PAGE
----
By EDDIE PELLS, AP National Writer - PYEONGCHANG, South Korea (AP) U.S. Olympic Committee leaders defended CEO Scott Blackmun's response to sex-abuse complaints from gymnasts, and said no decision on Blackmun's future would be made until an independent investigation spells out how he, and the USOC as a whole, handled the matter.
Blackmun is under fire from critics who say he didn't do enough upon learning about abuse by Larry Nassar, who treated gymnasts on the U.S. team in his role as a volunteer doctor. Two U.S. senators and a group led by gold-medal swimmer Nancy Hogshead-Makar, which includes 17 other Olympians, are among those calling for the CEO's resignation.
Blackmun is home in Colorado Springs, Colorado, recovering from surgery to treat prostate cancer, leaving chairman Larry Probst and America's other two IOC members, Anita DeFrantz and Angela Ruggiero, to speak about the CEO's future Friday at a pre-Olympics news conference in which 14 of the 20 questions asked were about the gymnastics scandal.
''I've known him for a very long time. I thought he's done a great job for us, and think he deserves to have everything cleared before we take any action,'' DeFrantz said. ''I don't know what the investigation will show, but I'm pretty confident it will show he did a great job.''
At issue is Blackmun's response in the summer of 2015 upon learning about allegations against Nassar after a phone conversation with Steve Penny, who was president of USA Gymnastics. The USOC has said that USAG reported it was in the process of contacting appropriate law enforcement agencies when it notified the USOC of the case.
Penny reported Nassar to the FBI's Indianapolis office in July 2015, and USAG cut ties with Nassar. The FBI investigation took several months, and while it was ongoing, Nassar, who also worked at Michigan State, continued to assault patients until a woman filed a complaint with police and went public with her story in August 2016.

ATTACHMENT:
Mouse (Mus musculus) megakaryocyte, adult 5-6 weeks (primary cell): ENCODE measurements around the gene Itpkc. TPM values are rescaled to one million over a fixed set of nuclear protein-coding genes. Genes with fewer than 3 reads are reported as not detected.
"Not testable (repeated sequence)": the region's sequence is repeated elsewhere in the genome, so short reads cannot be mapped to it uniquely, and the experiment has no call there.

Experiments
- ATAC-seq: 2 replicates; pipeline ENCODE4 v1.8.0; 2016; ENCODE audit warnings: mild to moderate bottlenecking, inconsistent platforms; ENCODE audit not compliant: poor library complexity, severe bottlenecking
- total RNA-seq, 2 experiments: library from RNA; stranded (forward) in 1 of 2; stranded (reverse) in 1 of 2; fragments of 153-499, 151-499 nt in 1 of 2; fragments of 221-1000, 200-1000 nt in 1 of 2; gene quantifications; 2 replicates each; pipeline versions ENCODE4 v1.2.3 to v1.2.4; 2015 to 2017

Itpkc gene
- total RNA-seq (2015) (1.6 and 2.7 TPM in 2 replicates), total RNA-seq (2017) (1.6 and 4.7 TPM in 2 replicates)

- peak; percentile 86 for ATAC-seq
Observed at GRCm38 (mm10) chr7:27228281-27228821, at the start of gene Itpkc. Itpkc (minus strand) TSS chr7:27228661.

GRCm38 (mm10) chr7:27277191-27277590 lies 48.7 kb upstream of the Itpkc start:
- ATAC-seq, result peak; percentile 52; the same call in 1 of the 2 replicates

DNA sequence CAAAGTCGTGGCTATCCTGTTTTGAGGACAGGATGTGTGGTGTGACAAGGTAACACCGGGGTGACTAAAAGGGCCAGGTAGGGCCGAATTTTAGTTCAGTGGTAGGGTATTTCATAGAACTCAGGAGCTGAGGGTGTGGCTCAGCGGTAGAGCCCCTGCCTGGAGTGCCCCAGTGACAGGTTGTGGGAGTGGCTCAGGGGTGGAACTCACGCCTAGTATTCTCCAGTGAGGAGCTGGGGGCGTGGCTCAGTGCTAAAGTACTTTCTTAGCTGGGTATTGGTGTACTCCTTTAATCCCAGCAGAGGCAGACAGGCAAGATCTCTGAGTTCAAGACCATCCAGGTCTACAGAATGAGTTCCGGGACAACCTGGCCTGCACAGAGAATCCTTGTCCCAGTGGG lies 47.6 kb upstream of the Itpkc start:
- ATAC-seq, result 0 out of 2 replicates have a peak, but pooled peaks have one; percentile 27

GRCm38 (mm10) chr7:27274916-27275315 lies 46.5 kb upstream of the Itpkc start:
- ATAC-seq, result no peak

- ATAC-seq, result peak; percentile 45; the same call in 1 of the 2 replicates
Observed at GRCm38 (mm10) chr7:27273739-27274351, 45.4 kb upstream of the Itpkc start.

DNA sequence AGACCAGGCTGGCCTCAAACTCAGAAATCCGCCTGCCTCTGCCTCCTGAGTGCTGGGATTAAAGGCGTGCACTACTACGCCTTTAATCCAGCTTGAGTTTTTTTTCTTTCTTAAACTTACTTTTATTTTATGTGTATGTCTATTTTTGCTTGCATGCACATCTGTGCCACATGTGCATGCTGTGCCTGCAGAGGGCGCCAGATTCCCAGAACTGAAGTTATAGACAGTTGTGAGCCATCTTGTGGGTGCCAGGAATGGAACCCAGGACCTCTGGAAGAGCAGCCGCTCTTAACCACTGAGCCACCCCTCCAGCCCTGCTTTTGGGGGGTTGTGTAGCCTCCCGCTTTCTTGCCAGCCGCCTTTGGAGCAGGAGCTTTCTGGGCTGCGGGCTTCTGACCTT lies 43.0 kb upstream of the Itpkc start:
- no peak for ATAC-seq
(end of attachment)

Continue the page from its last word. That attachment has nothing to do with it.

During a sentencing hearing for Nassar, more than 150 women and girls testified in gut-wrenching detail about how they were abused. A number of them, including Olympic gold medalist Aly Raisman, called for consequences for the USOC.
Last year, Blackmun pressed for Penny's resignation. Last month, Blackmun called for and received the resignations of the entire USAG board.
''Scott has served the USOC with distinction since 2010,'' Probst said. ''We believe he did the right thing at the right time. The board fully supports Scott and will wait to see results of the investigation before taking any decision or action.''
More immediately, the USOC is reviewing its working relationship with the more than 40 sports organizations it oversees, known as national governing bodies (NGBs). It's those organizations that have the day-to-day responsibility for running programs that eventually produce Olympians.
Previous abuse scandals involving Olympic swimmers, speedskaters and taekwondo athletes, among others, were part of what triggered Blackmun to form the U.S. Center for SafeSport, which is responsible for investigating all abuse cases involving Olympic athletes.
The center opened only last year, however, and critics of the USOC's response say the federation has been turning a blind eye to abuse for decades.
In calling for Blackmun's ouster, Hogshead-Makar's committee put out a news release that said ''Blackmun and the USOC refused to hold themselves or NGBs accountable for their failures to protect athletes in order to avoid civil liability.'' The committee put out a 14-page list, dating to 1988, of incidents when it claimed either Blackmun or the USOC failed to act to protect athletes.
Probst used the news conference to reiterate an apology to abused athletes, and for failing to send a representative to listen to the testimony at Nassar's first sentencing hearing, which was for federal child pornography crimes.
''We are not trying to absolve ourselves from responsibility,'' Probst said. ''We could have done more. You can always do more. People say, `Should we have done an investigation?' The FBI was notified. They do criminal investigations. We don't do that. But of course, we could've done more.''
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